Bitcoin has crashed to its lowest level since 2019 with the cryptocurrency market struggling – as some analysts blame the coronavirus crisis. At the time of writing, just after 12.30pm on Thursday 12 March, Bitcoin’s price is $6,038.29 – down 23.19% in the past 24 hours. According to coindesk, the cryptocurrency fell to its lowest point of$5,678.14, just before midday in the UK.
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It comes after Bitcoin saw a high of $7,984.60 in the past 24 hours.
According to coindesk, the fall sees Bitcoin hit its lowest level since May 2019 – and represents a 25 percent drop in the past day – despite slightly recovering after hitting its lowest level.
Markets across the globe have been impacted this week due to government decisions reacting to the deadly coronavirus.
Jamie Farquhar, portfolio manager at London-based crypto firm NKB, said: “We’ve seen de-risking across all asset markets. Bitcoin is certainly not immune to that.”
Bitcoin latest: Cryptocurrency tumbles on Thursday (Image: getty•coindesk)
Markets across the globe have been impacted by coronavirus (Image: getty)
On Wednesday night, President Trump took drastic action shutting off travel between the US and Europe (excluding the UK) for 30 days.
The move rattled the FTSE 100, which saw huge falls once again on Thursday morning – and at the time of writing was down nearly six percent.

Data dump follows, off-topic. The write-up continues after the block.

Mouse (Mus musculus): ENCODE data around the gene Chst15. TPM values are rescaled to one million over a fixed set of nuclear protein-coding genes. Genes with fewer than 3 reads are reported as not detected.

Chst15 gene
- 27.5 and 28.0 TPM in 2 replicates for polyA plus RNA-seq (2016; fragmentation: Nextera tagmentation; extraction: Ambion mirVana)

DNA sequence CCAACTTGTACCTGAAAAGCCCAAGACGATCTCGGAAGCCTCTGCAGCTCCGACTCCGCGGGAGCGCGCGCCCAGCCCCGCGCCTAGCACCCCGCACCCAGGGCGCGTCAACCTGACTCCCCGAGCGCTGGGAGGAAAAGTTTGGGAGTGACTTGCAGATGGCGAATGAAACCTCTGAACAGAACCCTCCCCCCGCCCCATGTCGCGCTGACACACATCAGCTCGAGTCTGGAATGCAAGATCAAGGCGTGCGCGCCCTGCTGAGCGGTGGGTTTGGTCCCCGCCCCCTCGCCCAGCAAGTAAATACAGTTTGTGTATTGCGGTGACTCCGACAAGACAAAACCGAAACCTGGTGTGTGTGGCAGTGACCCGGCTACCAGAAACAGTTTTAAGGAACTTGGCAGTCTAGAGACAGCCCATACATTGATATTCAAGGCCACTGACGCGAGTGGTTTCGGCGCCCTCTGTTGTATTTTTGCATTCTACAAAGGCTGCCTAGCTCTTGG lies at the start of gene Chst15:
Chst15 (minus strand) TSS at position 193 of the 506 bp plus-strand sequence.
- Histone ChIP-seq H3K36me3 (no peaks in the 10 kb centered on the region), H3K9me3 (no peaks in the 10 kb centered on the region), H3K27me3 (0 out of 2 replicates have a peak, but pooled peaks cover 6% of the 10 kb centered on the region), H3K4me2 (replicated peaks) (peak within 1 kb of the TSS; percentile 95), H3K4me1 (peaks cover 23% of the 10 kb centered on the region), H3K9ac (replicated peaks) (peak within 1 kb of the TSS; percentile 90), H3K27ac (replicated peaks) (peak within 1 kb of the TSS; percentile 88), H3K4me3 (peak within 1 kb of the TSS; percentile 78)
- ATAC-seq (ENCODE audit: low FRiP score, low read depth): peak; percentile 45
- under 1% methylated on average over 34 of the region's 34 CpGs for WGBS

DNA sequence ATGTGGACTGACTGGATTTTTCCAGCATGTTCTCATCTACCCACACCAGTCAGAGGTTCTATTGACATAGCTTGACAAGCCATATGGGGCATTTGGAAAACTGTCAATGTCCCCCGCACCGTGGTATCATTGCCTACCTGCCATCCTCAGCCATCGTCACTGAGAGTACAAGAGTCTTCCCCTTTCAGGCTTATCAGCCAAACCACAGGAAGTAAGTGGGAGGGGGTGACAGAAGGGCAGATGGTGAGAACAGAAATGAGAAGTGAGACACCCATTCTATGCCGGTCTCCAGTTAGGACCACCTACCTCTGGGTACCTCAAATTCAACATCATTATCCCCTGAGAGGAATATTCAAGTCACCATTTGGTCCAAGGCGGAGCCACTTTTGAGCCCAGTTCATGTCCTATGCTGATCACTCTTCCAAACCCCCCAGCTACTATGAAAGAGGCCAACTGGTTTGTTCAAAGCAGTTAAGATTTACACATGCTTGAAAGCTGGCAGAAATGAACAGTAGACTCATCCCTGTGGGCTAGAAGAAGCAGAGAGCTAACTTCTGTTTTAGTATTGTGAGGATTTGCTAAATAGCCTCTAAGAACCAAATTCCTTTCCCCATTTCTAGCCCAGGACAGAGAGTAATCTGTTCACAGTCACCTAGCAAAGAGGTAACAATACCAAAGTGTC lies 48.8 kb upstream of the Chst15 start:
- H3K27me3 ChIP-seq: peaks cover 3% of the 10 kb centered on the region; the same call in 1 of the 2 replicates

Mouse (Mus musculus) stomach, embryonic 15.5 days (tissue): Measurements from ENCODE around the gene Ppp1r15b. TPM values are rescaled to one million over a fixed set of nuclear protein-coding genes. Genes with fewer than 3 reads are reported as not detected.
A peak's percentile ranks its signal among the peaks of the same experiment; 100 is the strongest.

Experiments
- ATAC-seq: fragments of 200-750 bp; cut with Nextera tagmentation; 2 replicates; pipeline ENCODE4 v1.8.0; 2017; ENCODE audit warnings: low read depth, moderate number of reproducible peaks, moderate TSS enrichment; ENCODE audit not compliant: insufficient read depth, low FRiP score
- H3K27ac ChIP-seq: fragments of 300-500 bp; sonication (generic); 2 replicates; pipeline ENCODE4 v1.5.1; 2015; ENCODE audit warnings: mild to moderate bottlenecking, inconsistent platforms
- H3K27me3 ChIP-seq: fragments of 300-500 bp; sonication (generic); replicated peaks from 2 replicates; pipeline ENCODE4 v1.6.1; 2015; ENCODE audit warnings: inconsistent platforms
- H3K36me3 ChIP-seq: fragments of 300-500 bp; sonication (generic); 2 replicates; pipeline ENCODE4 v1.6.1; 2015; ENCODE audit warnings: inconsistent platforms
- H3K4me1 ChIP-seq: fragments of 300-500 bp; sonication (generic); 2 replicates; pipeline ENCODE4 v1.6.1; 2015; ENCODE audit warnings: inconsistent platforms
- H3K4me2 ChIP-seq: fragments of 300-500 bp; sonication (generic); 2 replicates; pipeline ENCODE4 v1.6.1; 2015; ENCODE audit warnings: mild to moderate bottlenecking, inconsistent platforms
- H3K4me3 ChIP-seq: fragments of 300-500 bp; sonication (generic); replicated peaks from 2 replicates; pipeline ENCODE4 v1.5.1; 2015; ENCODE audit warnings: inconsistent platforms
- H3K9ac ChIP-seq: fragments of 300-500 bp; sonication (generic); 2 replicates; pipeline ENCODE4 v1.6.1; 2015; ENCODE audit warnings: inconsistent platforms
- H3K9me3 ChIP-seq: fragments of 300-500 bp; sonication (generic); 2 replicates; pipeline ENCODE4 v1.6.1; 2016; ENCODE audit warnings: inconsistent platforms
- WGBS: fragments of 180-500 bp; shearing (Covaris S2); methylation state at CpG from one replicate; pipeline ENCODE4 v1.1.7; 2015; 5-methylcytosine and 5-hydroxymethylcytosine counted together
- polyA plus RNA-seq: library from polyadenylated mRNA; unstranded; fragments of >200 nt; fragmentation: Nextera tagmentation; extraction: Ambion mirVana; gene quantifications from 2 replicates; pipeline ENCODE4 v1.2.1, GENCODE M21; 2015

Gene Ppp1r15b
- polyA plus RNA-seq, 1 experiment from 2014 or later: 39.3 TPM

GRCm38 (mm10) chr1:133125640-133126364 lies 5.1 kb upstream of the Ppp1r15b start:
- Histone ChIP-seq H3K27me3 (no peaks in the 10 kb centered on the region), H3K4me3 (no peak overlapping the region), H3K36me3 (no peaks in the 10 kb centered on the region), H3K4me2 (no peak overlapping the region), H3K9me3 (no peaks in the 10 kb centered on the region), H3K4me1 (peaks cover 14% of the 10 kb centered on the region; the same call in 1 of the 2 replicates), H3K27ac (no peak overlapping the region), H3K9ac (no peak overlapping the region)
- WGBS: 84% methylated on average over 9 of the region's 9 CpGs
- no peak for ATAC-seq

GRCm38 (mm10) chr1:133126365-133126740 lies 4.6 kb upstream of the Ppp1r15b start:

Adam Vettese, UK Market Analyst from eToro, claimed that “cryptoassets are feeling the brunt of the risk-off trade in markets”.
He said: “With steep falls across the board as prices continue to retrace their gains for the year and head back to January lows.”
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Bitcoin in the last 12 hours (Image: coindesk)
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Coronavirus fears have spiralled across the globe – promoting fears of a global economic crash.
Vijay Ayyar, Singapore-based head of business development at crypto exchange Luno, told Bloomberg: “Investors are moving out of any risky assets.
“Even though Bitcoin is compared to gold as a safe haven asset, it’s very under-penetrated and is considered more as a risky asset to hold at this point.”
With the US Preisdent’s decision on Wednesday evening, global stocks once again saw a huge blow.
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FTSE 100 and Dow Jones have tumbled this week (Image: getty)
Jeffrey Halley, senior market analyst at OANDA, told Reuters: “Donald Trump did not announce any new concrete measures such as a large-scale payroll tax cut to buffer the economy against the impending coronavirus slowdown.
“That has probably disappointed markets more than anything.”
European shares plummeted to their lowest in almost four years, with the benchmark STOXX 600 index falling six percent by midday in London.
Bitcoin had risen by nearly half in the first six weeks of the year.